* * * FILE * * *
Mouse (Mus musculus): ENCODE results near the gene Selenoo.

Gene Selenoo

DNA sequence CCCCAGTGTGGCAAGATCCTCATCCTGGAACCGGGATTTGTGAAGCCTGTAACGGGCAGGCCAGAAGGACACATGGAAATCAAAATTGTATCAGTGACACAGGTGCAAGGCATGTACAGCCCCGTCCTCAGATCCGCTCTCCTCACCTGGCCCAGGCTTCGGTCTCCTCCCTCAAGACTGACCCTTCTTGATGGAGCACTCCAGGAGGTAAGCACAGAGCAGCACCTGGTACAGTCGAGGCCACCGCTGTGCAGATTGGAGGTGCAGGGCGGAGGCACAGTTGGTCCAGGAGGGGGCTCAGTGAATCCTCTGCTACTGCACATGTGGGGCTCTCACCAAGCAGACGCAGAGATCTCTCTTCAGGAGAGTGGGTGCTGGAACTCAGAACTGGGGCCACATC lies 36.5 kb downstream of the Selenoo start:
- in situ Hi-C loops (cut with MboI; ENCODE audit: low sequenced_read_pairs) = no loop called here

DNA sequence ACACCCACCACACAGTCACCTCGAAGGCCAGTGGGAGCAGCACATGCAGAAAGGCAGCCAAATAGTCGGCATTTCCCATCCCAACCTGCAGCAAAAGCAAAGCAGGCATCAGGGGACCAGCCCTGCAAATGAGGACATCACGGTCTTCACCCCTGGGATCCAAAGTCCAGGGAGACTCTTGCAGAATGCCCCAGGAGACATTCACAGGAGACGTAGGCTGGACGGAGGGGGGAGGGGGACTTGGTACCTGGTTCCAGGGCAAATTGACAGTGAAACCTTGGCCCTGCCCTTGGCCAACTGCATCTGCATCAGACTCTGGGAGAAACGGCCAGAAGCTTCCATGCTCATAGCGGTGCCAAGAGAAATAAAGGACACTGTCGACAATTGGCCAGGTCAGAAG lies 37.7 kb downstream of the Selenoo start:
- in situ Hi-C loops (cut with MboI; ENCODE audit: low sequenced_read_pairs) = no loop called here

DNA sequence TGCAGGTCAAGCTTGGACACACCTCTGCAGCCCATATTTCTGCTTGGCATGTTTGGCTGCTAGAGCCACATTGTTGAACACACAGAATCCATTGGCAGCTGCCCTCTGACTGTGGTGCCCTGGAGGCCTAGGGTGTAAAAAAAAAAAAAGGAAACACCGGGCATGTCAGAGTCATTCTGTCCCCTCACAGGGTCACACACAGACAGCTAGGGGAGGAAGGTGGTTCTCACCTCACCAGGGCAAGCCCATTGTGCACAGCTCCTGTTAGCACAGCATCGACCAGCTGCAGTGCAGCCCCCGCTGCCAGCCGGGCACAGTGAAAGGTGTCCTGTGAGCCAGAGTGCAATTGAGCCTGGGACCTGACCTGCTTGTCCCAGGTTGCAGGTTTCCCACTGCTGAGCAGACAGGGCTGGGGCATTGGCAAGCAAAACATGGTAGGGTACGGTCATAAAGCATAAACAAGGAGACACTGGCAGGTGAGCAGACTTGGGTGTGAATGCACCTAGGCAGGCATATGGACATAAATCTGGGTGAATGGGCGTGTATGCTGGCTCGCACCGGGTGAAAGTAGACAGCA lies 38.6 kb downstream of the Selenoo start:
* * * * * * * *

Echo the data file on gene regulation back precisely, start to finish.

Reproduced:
Mouse (Mus musculus): ENCODE results near the gene Selenoo.

Gene Selenoo

DNA sequence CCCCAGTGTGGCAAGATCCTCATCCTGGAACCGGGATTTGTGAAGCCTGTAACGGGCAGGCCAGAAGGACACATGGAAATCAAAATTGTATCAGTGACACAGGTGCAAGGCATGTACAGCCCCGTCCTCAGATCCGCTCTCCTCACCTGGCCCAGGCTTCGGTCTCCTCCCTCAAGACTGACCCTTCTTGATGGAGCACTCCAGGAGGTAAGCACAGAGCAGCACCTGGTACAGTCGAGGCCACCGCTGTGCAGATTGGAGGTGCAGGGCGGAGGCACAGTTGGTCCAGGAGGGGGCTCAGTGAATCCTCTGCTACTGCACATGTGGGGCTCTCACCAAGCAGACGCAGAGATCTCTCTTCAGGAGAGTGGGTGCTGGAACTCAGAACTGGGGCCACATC lies 36.5 kb downstream of the Selenoo start:
- in situ Hi-C loops (cut with MboI; ENCODE audit: low sequenced_read_pairs) = no loop called here

DNA sequence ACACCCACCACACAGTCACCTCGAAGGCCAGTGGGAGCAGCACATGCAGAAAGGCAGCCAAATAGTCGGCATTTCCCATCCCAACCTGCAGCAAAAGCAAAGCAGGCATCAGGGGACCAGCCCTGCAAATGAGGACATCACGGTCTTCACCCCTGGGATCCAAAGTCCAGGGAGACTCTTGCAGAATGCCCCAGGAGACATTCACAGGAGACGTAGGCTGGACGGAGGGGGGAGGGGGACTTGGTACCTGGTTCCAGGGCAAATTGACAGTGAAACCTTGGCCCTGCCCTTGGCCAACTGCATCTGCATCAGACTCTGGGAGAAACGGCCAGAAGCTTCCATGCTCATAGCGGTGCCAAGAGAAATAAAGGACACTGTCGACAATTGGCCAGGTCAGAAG lies 37.7 kb downstream of the Selenoo start:
- in situ Hi-C loops (cut with MboI; ENCODE audit: low sequenced_read_pairs) = no loop called here

DNA sequence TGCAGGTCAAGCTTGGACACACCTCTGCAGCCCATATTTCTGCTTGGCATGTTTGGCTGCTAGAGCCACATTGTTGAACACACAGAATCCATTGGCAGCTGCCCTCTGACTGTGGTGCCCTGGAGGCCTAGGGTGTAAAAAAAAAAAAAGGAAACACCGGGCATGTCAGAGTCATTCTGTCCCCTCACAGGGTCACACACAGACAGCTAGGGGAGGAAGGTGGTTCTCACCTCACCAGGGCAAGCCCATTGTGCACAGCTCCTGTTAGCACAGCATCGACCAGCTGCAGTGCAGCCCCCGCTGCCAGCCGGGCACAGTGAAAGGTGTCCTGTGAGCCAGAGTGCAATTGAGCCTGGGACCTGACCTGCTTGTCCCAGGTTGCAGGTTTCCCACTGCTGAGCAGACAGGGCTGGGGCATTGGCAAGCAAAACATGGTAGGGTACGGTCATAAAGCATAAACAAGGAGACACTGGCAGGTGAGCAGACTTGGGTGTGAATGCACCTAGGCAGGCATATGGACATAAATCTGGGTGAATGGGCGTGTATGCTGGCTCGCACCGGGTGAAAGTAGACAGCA lies 38.6 kb downstream of the Selenoo start: